That prompted Mr. Sunak to weaken several environmental measures in September when he said that he would delay by five years a ban on the sale of gas and diesel cars and would also lower targets for replacing gas boilers.
On Tuesday the government plans to announce new legislation on crime that aims to ensure that offenders of the most serious crimes will stay in prison for longer and will be forced to face their victims in court.
In comments released by his office, Mr. Sunak said that “in the most despicable cases, these evil criminals must never be free on our streets again. Life needs to mean life.”
The government may also announce legislation to implement a gradual ban it has already promised on smoking. Under the proposal it would be illegal to sell cigarettes to those born after January 2009.
Some Britons are still getting accustomed to the idea of a king delivering a speech that, during her seven-decade long reign, was read on 67 occasions by Queen Elizabeth. King Charles was deputized for his mother in May 2022 when she was unable to attend because of her failing health, and read what was known then as the Queen’s Speech.
Queen Elizabeth spent a lifetime observing political neutrality, rarely letting slip her personal thoughts on any issue of contention.
But even she could not avoid speculation about her political views and, when she read the Queen’s Speech in 2017 but did not wear her crown, there were questions about whether the colors of her hat — blue embroidered with a pattern of yellow flowers that to some resembled the European Union flag — were a statement about Brexit.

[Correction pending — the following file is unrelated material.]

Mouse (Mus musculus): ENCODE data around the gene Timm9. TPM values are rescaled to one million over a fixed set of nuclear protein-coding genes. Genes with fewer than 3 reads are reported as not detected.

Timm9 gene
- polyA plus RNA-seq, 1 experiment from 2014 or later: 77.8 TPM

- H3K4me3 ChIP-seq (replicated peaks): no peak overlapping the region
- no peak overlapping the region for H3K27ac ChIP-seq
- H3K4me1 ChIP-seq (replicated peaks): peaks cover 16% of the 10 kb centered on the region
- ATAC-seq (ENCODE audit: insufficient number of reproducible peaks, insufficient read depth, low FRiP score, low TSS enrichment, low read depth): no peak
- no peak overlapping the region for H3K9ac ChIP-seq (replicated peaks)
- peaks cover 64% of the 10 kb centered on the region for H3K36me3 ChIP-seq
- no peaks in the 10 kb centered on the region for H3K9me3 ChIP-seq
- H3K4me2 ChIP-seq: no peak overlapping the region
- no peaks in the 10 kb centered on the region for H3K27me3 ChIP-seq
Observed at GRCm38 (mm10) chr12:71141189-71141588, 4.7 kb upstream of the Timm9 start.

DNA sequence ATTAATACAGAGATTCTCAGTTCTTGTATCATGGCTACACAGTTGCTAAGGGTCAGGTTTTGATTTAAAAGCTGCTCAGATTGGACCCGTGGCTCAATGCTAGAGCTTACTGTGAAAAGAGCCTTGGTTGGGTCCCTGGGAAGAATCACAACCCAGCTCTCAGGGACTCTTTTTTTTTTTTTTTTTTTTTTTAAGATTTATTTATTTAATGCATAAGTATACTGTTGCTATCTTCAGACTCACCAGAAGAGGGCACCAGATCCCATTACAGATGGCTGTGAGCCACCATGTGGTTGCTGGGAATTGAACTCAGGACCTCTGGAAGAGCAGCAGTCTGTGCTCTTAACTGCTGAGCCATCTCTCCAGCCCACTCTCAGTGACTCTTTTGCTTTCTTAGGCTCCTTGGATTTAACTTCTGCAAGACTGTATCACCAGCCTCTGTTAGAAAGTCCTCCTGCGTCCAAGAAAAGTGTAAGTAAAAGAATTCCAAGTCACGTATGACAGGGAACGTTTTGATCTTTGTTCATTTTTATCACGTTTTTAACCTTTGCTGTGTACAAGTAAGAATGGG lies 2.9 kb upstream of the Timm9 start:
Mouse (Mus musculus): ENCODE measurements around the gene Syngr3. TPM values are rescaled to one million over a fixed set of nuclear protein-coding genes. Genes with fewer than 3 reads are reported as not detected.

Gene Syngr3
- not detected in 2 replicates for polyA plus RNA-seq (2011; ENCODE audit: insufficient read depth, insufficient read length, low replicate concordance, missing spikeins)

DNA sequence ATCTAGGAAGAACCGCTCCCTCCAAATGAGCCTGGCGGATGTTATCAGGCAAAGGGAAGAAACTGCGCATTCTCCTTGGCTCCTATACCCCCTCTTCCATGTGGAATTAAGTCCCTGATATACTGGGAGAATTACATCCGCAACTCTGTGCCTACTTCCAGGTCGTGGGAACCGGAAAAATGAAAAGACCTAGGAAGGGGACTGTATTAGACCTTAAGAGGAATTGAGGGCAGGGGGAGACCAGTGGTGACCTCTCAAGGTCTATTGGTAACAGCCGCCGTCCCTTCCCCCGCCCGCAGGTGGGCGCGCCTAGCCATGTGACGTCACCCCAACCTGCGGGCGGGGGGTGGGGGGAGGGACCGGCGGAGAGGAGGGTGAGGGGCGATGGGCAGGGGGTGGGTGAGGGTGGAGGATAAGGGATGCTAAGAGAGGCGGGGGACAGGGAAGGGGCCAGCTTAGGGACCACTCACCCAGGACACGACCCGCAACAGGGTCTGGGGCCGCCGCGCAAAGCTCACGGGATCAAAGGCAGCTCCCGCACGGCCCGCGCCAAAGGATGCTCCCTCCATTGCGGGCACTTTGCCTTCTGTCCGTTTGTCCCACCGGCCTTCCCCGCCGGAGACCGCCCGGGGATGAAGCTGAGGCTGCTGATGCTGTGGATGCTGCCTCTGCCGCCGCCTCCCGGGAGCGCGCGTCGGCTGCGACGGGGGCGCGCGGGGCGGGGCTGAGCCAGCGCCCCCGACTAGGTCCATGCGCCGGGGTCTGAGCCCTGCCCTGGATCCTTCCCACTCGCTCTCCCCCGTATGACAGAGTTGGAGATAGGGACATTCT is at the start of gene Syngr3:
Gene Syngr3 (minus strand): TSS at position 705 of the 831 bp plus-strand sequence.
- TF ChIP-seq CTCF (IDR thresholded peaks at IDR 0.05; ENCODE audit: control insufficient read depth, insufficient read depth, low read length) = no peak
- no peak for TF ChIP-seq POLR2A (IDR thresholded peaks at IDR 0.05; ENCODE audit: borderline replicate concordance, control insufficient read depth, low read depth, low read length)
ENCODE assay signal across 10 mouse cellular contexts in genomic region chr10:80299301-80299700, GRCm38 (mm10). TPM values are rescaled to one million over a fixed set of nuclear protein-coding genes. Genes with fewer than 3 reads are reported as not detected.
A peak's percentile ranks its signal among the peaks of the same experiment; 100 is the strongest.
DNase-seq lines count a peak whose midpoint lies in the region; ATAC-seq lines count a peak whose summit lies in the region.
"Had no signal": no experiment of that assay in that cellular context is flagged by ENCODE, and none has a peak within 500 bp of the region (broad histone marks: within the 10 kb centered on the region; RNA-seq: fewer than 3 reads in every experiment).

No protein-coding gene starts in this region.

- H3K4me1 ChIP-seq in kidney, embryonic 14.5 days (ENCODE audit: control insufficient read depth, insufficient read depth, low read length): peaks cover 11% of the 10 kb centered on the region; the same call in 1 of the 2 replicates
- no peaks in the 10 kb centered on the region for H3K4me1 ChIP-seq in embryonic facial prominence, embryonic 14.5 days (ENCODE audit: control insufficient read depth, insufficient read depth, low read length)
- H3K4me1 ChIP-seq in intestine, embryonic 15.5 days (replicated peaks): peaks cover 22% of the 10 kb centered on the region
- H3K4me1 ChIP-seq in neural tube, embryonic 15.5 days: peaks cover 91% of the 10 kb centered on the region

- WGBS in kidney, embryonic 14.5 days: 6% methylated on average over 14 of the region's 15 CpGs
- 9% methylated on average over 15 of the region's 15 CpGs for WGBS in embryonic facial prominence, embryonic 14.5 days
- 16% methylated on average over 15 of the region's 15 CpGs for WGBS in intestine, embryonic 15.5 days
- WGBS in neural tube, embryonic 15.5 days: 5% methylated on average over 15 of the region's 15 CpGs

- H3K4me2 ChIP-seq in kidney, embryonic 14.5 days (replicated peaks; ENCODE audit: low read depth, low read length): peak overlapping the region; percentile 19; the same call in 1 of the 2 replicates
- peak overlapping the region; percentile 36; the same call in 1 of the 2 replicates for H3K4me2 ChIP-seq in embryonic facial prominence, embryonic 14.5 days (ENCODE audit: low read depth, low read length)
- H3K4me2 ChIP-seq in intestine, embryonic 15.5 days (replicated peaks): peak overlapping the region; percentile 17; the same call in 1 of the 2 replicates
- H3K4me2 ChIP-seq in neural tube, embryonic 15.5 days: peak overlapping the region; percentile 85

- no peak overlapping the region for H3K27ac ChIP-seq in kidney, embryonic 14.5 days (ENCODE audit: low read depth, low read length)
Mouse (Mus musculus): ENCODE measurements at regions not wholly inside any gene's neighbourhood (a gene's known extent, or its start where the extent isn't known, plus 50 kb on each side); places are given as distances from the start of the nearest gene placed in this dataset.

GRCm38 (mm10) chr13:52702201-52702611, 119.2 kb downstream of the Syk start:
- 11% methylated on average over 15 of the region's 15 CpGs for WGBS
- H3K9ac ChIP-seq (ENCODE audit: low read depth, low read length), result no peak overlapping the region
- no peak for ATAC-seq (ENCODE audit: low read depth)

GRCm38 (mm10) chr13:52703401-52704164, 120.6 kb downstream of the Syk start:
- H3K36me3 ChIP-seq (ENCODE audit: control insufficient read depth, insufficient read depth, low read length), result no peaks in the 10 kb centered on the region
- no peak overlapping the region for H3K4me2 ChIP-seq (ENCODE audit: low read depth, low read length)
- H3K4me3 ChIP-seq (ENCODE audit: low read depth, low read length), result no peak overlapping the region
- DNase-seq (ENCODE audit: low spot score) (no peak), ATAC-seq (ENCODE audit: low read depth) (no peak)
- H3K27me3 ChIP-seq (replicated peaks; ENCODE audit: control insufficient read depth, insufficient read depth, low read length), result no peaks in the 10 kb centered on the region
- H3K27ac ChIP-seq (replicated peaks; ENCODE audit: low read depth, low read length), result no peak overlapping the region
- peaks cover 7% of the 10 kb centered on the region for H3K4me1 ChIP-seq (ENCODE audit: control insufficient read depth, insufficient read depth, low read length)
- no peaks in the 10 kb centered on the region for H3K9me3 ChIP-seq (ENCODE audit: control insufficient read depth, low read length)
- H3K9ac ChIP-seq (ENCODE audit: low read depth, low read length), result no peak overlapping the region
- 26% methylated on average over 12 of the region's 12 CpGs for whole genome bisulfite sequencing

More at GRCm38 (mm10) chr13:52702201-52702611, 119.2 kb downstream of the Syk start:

During the many decades he has spent waiting to succeed her, King Charles, 74, has championed a variety of causes, from architecture to the environment.
Last week Buckingham Palace said King Charles will give an opening address at the COP 28 meeting, which begins later this month in Dubai.
But Ms. Haddon said that the fact that his views are so well known would probably make the king more scrupulous in appearing neutral. He might, she added, be more concerned with delivery than with the content of the speech.
Established in the late 14th century, the state opening marks the beginning of the parliamentary year. The modern ceremony dates to 1852 when a rebuilt Parliament reopened after a fire. The route within the building that King Charles is expected to follow was used by Queen Victoria.
Her relations with the politicians of the day were not always harmonious, particularly with William Gladstone, a prime minister who, she complained, “speaks to me as if I were a public meeting.” (In contrast, Benjamin Disraeli, a rival who also served as prime minister, flattered and charmed the queen.)
Early in her reign, Queen Victoria attended the state opening regularly but that had lapsed by the end of her time on the throne, when she often resisted requests from prime ministers to appear in person. Her successor, Edward VII, revived the state opening as a ceremonial occasion, including a procession in the state coach through the streets of London, and with the king, in full regalia, personally reading the speech from the throne.